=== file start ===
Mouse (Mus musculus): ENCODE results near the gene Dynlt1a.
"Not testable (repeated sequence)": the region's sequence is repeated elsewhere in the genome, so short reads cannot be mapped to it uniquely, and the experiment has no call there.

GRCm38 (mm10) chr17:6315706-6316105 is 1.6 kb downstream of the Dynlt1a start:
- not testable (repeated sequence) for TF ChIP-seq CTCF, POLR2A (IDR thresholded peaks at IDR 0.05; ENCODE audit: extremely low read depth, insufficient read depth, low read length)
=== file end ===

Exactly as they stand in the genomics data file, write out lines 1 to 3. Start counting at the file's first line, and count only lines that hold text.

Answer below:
Mouse (Mus musculus): ENCODE results near the gene Dynlt1a.
"Not testable (repeated sequence)": the region's sequence is repeated elsewhere in the genome, so short reads cannot be mapped to it uniquely, and the experiment has no call there.

GRCm38 (mm10) chr17:6315706-6316105 is 1.6 kb downstream of the Dynlt1a start: